Our cost function is not so intimidating now that we know what each part does. This should make sense intuitively. The total cost for a given choice of $\Theta$ accounts for the differences between the predicted labels and actual labels. It also introduces regularization so that after training our model can generalize well to new unseen data.

Now, to minimize this function using an algorithm such as gradient descent, we need to know the partial derivatives of $J(\Theta)$ with respect to each of the $\Theta$ terms. In other words, we need to find:


How do we do that? Backpropagation!

Backpropagation (the hard part)

Backpropgation is used to calculate the partial derivatives of the cost function $J(\Theta)$ with respect to each weight. The way this is done is by taking the output of our network, stepping backwards through each layer, and calculating the "error" of each unit in each layer. Just as we represented the activation of a unit with $a_i^{(l)}$, we will similarly represent the "error" of that node using $\delta_i^{(l)}$. What this term represents is the difference between our calculated activation value and the "correct" activation value which is based on the labels in our training set. How we arrive at the equations below involves a lengthy derivation which is beyond the scope of this notebook (INSERT LINKS).

In it's general form, the backpropagation algorithm goes like this:

1. Calculate the error in the output layer using the training set labels.

$$\delta_i^{L} = a_i^{L} - y_i$$

2. Step backwards through each layer to obtain the corresponding error values, where $g^\prime$ represents the derivative of your activation function (here the $.*$ represents element-wise multiplication).

$$\delta_i^{(l)} = ((\Theta^{(l)})^T\delta^{l+1}) .* g^\prime(z^{(l)})$$

3. Once you've computed the error values for all layers back to and including layer 2 (there is no error term for layer 1, the input layer). You can assemble them into a single term.

$$\Delta_{ij}^{(l)} = a_j^{(l)}\delta_i^{(l+1)}$$

4. Finally, you have your partial derivative terms, calculated across all training examples $m$. (Omit the $\Theta$ term when $j = 0$, so as to not regularize the bias).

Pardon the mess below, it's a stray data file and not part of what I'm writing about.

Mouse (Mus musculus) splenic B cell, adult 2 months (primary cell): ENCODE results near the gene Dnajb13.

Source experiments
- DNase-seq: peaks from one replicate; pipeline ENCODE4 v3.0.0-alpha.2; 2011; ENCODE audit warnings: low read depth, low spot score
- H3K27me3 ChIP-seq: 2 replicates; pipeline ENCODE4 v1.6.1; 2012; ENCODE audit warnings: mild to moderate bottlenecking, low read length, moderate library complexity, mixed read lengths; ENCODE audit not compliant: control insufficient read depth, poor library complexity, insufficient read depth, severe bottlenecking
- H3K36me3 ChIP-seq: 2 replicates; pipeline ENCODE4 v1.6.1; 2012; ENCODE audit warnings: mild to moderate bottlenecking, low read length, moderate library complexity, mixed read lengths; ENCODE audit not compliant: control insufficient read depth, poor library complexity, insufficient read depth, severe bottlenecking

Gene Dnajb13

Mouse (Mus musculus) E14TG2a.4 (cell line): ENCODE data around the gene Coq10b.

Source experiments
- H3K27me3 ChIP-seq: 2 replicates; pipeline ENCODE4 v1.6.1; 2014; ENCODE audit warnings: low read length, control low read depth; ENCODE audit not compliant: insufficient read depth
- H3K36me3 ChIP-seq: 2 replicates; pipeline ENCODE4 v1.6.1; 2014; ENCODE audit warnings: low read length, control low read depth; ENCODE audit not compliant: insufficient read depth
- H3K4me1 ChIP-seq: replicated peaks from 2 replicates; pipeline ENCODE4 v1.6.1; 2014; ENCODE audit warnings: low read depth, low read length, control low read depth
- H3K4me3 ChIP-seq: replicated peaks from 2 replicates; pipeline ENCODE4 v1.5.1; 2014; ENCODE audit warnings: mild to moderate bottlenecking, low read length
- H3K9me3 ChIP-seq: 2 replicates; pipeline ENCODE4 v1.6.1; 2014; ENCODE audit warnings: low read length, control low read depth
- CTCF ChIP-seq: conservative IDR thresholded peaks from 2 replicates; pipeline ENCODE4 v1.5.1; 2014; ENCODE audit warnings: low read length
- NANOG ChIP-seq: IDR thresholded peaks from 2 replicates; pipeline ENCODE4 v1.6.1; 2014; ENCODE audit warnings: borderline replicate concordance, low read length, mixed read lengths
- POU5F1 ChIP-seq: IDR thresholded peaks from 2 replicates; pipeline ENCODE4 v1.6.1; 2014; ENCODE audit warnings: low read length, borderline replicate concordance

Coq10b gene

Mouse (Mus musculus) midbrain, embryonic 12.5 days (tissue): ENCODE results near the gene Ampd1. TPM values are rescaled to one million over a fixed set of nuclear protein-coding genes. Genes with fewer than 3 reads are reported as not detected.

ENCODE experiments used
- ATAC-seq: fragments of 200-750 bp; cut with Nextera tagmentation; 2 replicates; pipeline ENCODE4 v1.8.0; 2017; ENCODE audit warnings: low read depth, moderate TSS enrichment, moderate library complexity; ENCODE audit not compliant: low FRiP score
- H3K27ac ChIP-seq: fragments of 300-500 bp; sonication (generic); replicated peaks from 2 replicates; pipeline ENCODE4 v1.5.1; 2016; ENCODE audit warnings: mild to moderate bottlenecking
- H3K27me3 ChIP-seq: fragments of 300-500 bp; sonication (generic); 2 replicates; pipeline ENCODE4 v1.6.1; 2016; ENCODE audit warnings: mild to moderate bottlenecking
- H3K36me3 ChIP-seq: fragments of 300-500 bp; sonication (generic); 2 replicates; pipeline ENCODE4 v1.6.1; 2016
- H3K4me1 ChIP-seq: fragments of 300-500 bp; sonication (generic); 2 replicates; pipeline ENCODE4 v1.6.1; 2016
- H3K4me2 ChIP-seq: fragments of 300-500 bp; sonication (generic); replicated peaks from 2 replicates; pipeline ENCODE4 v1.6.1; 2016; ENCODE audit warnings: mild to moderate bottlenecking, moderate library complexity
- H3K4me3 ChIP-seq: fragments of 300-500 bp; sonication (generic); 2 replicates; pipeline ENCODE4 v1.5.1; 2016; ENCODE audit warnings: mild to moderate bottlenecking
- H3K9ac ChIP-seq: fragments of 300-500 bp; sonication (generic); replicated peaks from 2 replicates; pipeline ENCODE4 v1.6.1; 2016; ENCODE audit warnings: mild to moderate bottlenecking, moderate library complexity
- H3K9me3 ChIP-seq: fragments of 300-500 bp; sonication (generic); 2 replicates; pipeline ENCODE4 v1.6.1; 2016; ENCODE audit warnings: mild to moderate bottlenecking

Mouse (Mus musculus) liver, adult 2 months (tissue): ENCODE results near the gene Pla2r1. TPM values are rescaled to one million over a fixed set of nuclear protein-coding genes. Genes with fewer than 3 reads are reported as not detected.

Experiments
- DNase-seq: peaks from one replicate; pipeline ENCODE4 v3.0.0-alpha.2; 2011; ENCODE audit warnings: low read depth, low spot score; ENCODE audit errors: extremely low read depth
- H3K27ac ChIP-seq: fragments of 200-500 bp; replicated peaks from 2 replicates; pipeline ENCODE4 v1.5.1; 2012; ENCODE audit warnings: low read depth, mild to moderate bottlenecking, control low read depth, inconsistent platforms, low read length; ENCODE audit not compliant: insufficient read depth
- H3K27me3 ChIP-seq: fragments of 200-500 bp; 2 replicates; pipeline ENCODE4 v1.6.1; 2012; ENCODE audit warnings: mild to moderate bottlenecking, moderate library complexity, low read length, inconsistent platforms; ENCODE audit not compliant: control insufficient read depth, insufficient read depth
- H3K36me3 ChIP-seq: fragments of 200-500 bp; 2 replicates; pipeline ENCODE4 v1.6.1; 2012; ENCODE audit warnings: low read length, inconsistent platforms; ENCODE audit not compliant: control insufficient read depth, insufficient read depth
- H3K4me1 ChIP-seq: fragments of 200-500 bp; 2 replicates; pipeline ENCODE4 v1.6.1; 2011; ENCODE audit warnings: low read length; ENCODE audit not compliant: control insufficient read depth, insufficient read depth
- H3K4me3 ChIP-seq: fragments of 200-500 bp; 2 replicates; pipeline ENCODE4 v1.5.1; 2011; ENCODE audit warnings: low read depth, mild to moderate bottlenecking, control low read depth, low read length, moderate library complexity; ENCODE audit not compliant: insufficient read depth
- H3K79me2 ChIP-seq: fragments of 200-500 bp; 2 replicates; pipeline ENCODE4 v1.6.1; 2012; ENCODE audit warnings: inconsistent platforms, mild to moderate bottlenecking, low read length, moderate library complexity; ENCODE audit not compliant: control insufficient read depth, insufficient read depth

$$\frac{\partial}{\partial\Theta_{ij}^{(l)}}J(\Theta) = D_{ij}^{(l)} = \frac{1}{m}\Delta_{ij}^{(l)} + \frac{\lambda}{m}\Theta_{ij}^{(l)}$$

Now, when we go to run gradient descent, our updates to $\Theta$ will look like the following using our newly-assembled $\Delta$ term (remember to omit the regularization term in $D$ when updating the bias):

$$\Theta_{ij}^{(l)} := \Theta_{ij}^{(l)} - \alpha D_{ij}^{(l)}$$

Theta initialization

Another consideration when implementing a neural network is to properly initialize the weights. If your $\Theta$ terms are initialized to all zeros, then the network will fail to learn. A good choice is to initialize the weights to random numbers between $[-\epsilon, \epsilon]$.

$$\epsilon = \frac{\sqrt{6}}{\sqrt{Loutput+Linput}}$$

Where $Loutput$ and $Linput$ represent the dimensions of the $\Theta$ term being initialized.

An example network

For the purposes of this example, we will implement an artificial neural network with 3 input units (the data has two features and we include one bias unit), two hidden layers with 5 units and one bias unit, and two output units. The sigmoid function will be used as our activation function. We will use the backpropagation algorithm and gradient descent to train the network. This translates to the following:

  • Our training data $X$ will have the shape $m$ x 2 where $m$ is the number of training examples. Similarly our training data labels $y$ will be $m$ x 2 as we have a two-class problem where outputs are either [0, 1] or [1, 0].

  • Our output layer will have two nodes, one for each class. As such our output vector $y$ will have $K = 2$ elements.

  • As we have one input layer, two hidden layers, and one output layer, we have $L = 4$.

  • For each layer $l$, the number of units will be:

    • $s_1 = 2$ (two input features, not counting one bias unit)

    • $s_2 = 5$ (five hidden units, not counting one bias unit)

    • $s_3 = 5$ (five hidden units, not counting one bias unit)

    • $s_4 = 2$ (two output classes)

  • Thus we will have three weight matrices, $\Theta^{(1)}$ with shape 5 x 3, $\Theta^{(2)}$ with shape 5 x 6, and $\Theta^{(3)}$ with shape 2 x 6. Note their dimensions as they do not map to the bias units of the next layer. Their dimensions are $s_{l+1}$ by $s_l + 1$.

Setting up our network

In [1]:
import numpy as np
from sklearn import datasets
import matplotlib.pyplot as plt
%matplotlib inline
%config InlineBackend.figure_format = 'retina'

Let's set some variables and define some functions to carry out the math we've laid out above. First is our activation function $g(z)$ (the sigmoid function) and it's derivative $g^\prime(z)$.